As we ate, cocktails were replenished, a salty breeze blew off the sea. This was the beginning of a schedule-free weekend, where at a whim we would read, swim, walk, and eat. A place this idyllic always has an idyllic name; in Nantucket, the name is the Summer House.
Located in ‘Sconset–a former artist colony on the southeastern coast of the island known for its rose-covered cottages–this seaside retreat is a short drive from Nantucket airport and the gentle bustle of Nantucket town. The Summer House is home to 18 cottage bedrooms decorated in soft hues with bright white finishes. The cottages, with natural cedar siding and pitched roofs, have the feel of a lovely New England home, complete with books and board games on the shelves, and a big lobster pot set on a Viking range in the kitchen.
Photo credit: Summer House
The idea for this weekend escape hatched a few weeks earlier in Manhattan, as the early summer warmth developed into mid-summer heat. I began to dream about Nantucket's consistently cooler temperatures–set 30 miles from Cape Cod out in the Atlantic Sea–yet I wasn't interested in driving and taking a ferry. Instead I booked a flight on Cape Air, a small airline offering direct service from Westchester Airport to Nantucket (among other routes). In about an hour, a small propeller plane brought us from the fringes of the Big Apple to the shores of Nantucket.
The oysters and clams we slurped down upon arrival were just a snack to hold us over until dinner. After the sunset we retreated to our cottage, a generous space with a kitchen, living room, and outdoor dining area. Another night the aforementioned lobster pot might call, but for the first night, we opted to dine in the Summer House restaurant. After slipping into a summer dress and locking the cottage behind us, I started to hear piano music before I saw the gently glowing porch.
Blooming flowers and a path of crumbled white seashells led to the front door, where we were escorted to a quiet table for two. Before arriving on the island, I pictured Nantucket as solely a summer destination, but seeing couches arranged around a fireplace, I began to think that spring days and fall nights would be lovely here as well. We raised a cocktail while reading over the menu, a tempting list of dishes curated by award-winning chef Todd English.
Photo credit: Laurie Wright
After just one night, I took to calling the evening meal at the Summer House supper. It seemed appropriate, given the leisurely pace, the live piano music, attentive staff, and impressive flower arrangements. We started light with a shaved vegetable salad and lump crab cakes. The menu is peppered with tastes of summer, from watermelon to cornbread, evoking memories of summers past. After dessert, we brought our glasses out to the front lawn where the light of fireflies flickered beneath a starry sky.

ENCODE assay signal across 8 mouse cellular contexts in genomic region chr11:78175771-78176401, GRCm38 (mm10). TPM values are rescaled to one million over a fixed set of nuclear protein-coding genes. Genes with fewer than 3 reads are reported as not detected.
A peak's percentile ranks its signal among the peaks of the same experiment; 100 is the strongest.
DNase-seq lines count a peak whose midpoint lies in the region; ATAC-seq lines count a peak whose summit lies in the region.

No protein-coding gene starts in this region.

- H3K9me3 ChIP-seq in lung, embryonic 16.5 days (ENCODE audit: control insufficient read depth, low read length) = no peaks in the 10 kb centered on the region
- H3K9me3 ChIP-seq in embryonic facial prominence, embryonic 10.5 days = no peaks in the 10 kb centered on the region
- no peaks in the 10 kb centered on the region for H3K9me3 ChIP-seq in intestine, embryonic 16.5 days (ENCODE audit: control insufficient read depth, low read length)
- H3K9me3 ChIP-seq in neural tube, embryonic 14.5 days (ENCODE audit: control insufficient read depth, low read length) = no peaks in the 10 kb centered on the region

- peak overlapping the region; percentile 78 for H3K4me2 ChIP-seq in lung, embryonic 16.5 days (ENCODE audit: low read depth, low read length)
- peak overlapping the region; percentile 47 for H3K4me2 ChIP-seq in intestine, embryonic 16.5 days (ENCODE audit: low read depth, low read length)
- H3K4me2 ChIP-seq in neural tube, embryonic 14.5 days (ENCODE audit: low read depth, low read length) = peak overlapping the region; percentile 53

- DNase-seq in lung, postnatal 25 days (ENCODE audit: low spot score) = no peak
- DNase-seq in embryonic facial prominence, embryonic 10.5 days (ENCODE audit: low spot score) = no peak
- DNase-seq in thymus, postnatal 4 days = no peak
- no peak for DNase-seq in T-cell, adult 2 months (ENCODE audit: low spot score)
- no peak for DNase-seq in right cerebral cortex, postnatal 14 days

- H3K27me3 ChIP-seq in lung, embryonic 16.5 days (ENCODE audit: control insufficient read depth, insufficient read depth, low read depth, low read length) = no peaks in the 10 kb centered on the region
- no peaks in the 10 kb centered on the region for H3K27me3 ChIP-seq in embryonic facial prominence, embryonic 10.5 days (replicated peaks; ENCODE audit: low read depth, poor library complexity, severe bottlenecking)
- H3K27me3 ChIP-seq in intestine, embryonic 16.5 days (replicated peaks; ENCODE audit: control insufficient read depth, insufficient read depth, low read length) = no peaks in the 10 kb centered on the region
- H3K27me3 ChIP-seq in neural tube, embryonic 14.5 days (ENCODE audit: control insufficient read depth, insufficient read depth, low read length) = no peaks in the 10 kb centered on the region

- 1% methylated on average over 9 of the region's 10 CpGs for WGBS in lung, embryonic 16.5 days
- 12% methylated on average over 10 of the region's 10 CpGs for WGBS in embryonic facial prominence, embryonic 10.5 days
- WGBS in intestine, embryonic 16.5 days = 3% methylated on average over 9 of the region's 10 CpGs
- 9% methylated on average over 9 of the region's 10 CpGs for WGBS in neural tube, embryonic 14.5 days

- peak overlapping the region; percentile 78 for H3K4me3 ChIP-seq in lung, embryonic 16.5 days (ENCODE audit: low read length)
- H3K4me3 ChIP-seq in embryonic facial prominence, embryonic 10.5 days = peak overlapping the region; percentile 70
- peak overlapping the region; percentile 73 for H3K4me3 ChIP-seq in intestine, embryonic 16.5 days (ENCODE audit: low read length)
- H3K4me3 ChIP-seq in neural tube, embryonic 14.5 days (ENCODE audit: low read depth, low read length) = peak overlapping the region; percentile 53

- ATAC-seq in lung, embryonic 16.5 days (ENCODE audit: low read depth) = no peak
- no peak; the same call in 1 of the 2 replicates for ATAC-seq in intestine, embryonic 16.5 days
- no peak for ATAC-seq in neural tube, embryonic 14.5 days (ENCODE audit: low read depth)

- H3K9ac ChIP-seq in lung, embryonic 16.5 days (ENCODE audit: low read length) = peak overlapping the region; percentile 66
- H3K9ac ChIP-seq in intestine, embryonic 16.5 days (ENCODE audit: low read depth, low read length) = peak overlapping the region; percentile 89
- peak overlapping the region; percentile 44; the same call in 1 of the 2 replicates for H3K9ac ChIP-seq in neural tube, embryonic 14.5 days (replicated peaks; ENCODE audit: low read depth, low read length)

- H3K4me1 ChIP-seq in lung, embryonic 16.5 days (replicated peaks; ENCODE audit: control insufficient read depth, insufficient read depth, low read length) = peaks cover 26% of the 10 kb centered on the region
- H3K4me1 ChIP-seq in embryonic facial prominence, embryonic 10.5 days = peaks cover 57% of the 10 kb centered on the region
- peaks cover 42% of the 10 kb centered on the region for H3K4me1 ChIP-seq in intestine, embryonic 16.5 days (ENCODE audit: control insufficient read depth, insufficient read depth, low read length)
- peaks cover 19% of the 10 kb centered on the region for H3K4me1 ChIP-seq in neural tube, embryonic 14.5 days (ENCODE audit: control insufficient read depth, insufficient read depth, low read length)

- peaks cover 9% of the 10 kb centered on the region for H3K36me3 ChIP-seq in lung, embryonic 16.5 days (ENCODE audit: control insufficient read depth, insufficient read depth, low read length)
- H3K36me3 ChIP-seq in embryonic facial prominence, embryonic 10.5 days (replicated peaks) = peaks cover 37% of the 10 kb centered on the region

The next morning I woke to the sound of soft rain on the pitched roof of our cottage. After breakfast on the peaceful front porch, the clouds cleared as we strolled down to the beach. Kids were ambling along the water's edge, chasing a seal that popped his head up about 15 feet from shore. Families were taking photos. I imagined that the father in the photo was once the son, behind held by his mother on this same beach–an annual family tradition.
A lazy couple of hours by the pool later, it was time for lunch. Beneath an umbrella, I sipped on a Summer House specialty cocktail–a refreshing blueberry lemonade–while waiting for my lobster cobb salad. We got chatting to the next table, a group of cyclists that travel to Nantucket each year to bike and eat. They plan their route around stopping for lunch at the Summer House and refueling with fish tacos. I thought of embarking on some cycling myself that afternoon, but one of the real joys of Nantucket is that there's always tomorrow for ambitious activities.
Photo credit: Summer House
Overlooking the sea on a natural bluff, the Summer House is isolated from any noise or bustle, with Nantucket town a short drive away. Freshened up, we went into town for a stroll around the scenic harbor. Cobbled streets gave way to docks, where yachts of every size and shape were tied up or returning from a day's frolic out at sea. There are many restaurants to choose from in town, but only one is set in a historic building that dates back to 1709. We took a seat at Figs, a Todd English restaurant at the 29 Fair Street Inn.
People who return to Nantucket year after year say that one of the island's joys is that many pleasures stay the same. I thought about this idea sitting in one of three candlelit dining rooms at Figs, where countless romantic meals on breezy summer nights have taken place. There might be a new cocktail on the menu, or a new spin on an old favorite dish, but for those of us that love to travel, it can be nice to know that some places got it right the first time, and anyone who gets a taste will certainly be back.
Visit website: http://thesummerhouse.com/
Freelance writer Jessica Colley covers cuisine, culture, the arts, and experiential travel. Her articles have appeared online, in print, and in guidebooks. More information: http://jessica-colley.com/